CSS Position

CSS Position

CSS helps you to position your HTML element. You can put any HTML element at whatever location you like. You can specify whether you want the element positioned relative to its natural position in the page or absolute based on its parent element.

The position Property

The position property specifies the type of positioning method used for an element.

There are four different position values:

Note: The top, right, Bottom and left properties specify the position of positioned elements.

1) position: static;

The element use the normal behavior. That is, it is laid out in its current position in the flow. The top, right, bottom, left and z-index properties do not apply.

Example:

    <!DOCTYPE html>
<html>
<head>
<style>
div.static {
    position: static;
    border: 3px solid #73AD21;
}
</style>
</head>
<body>
<h2>position: static;</h2>
<p>An element with position: static; is not positioned in any special way; it is 
always positioned according to the normal flow of the page:</p>
<div class="static">
This div element has position: static;
</div>
</body>
</html>
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2) position: relative;

All elements as though the element were not positioned, and then adjusts the element's position, without changing layout (and thus leaving a gap for the element where it would have been had it not been positioned).

Example:

    <!DOCTYPE html>
<html>
<head>
<style>
div.relative {
    position: relative;
    left: 30px;
    border: 3px solid #73AD21;
}
</style>
</head>
<body>
<h2>position: relative;</h2>
<p>An element with position: relative; is positioned relative to its normal position:</p>
<div class="relative">
This div element has position: relative;
</div>
</body>
</html>
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3) position: fixed;

Do not leave space for the element. Instead, position it at a specified position relative to the screen's viewport and don't move it when scrolled. When printing, position it at that fixed position on every page.

Example:

    <!DOCTYPE html>
<html>
<head>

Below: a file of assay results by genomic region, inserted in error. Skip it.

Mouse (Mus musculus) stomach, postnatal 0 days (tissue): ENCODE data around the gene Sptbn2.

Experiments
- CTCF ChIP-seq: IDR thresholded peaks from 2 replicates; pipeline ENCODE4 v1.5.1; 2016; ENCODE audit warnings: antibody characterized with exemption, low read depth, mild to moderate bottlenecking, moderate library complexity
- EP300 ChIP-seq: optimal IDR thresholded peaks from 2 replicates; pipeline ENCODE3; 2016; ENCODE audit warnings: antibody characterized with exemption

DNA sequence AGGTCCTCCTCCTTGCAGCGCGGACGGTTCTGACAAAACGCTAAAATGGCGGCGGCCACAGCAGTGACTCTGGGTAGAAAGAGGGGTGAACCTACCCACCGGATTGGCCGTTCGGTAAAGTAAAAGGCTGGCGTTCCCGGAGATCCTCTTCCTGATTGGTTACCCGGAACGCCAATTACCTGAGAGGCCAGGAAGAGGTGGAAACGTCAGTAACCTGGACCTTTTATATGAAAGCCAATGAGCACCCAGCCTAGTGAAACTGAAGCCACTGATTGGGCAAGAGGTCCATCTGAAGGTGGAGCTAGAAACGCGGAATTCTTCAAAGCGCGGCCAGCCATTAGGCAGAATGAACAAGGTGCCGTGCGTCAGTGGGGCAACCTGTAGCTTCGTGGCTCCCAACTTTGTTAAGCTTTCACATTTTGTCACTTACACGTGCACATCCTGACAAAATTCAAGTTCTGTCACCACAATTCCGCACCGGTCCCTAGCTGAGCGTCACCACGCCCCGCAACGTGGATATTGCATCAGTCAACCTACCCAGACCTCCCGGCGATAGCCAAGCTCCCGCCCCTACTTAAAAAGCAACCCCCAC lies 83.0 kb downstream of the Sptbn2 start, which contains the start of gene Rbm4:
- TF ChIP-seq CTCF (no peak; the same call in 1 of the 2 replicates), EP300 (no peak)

<style>
div.fixed {
    position: fixed;
    bottom: 0;
    right: 0;
    width: 300px;
    border: 3px solid #73AD21;
}
</style>
</head>
<body>
<h2>position: fixed;</h2>
<p>An element with position: fixed; is positioned relative to the viewport, which means it always stays in the same place even if the page is scrolled:</p>
<div class="fixed">
This div element has position: fixed;
</div>
</body>
</html>
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4) position: absolute;

Do not leave space for the element. Instead, position it at a specified position relative to its closest positioned ancestor if any, or otherwise relative to the initial containing block. Absolutely positioned boxes can have margins, and they do not collapse with any other margins.

Example:

    <!DOCTYPE html>
<html>
<head>
<style>
div.relative {
    position: relative;
    width: 400px;
    height: 200px;
    border: 3px solid #73AD21;
} 
div.absolute {
    position: absolute;
    top: 80px;
    right: 0;
    width: 200px;
    height: 100px;
    border: 3px solid #73AD21;
}
</style>
</head>
<body>
<h2>position: absolute;</h2>
<p>An element with position: absolute; is positioned relative to the nearest positioned ancestor (instead of positioned relative to the viewport, like fixed):</p>
<div class="relative">This div element has position: relative;
  <div class="absolute">This div element has position: absolute;</div>
</div>
</body>
</html>
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